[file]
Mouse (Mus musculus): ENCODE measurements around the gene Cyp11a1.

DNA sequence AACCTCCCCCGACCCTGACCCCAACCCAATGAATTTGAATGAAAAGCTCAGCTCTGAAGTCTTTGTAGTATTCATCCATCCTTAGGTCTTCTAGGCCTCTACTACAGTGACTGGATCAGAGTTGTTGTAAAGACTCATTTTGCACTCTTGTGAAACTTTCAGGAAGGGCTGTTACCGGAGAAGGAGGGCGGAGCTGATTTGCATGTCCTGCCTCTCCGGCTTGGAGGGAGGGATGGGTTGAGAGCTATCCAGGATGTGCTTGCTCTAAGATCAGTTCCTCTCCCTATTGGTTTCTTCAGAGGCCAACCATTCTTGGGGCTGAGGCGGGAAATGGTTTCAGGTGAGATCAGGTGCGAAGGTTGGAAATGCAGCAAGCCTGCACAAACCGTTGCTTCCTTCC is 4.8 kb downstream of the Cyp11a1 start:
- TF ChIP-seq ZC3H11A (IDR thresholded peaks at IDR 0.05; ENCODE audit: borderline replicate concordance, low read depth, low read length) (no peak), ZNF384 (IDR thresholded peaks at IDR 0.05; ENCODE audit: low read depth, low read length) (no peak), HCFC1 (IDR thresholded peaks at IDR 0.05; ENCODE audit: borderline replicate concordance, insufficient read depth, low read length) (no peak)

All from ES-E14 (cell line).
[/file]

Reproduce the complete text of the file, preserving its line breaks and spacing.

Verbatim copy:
Mouse (Mus musculus): ENCODE measurements around the gene Cyp11a1.

DNA sequence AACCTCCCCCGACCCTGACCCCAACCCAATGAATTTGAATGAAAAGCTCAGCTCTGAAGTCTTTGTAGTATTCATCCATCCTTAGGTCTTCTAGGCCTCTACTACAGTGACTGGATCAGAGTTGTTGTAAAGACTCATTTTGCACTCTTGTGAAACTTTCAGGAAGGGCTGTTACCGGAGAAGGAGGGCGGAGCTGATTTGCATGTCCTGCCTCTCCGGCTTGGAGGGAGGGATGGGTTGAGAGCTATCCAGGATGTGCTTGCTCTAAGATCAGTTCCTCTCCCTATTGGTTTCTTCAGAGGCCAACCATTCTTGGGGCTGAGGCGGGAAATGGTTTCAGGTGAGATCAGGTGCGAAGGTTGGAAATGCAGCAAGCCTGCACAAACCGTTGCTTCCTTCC is 4.8 kb downstream of the Cyp11a1 start:
- TF ChIP-seq ZC3H11A (IDR thresholded peaks at IDR 0.05; ENCODE audit: borderline replicate concordance, low read depth, low read length) (no peak), ZNF384 (IDR thresholded peaks at IDR 0.05; ENCODE audit: low read depth, low read length) (no peak), HCFC1 (IDR thresholded peaks at IDR 0.05; ENCODE audit: borderline replicate concordance, insufficient read depth, low read length) (no peak)

All from ES-E14 (cell line).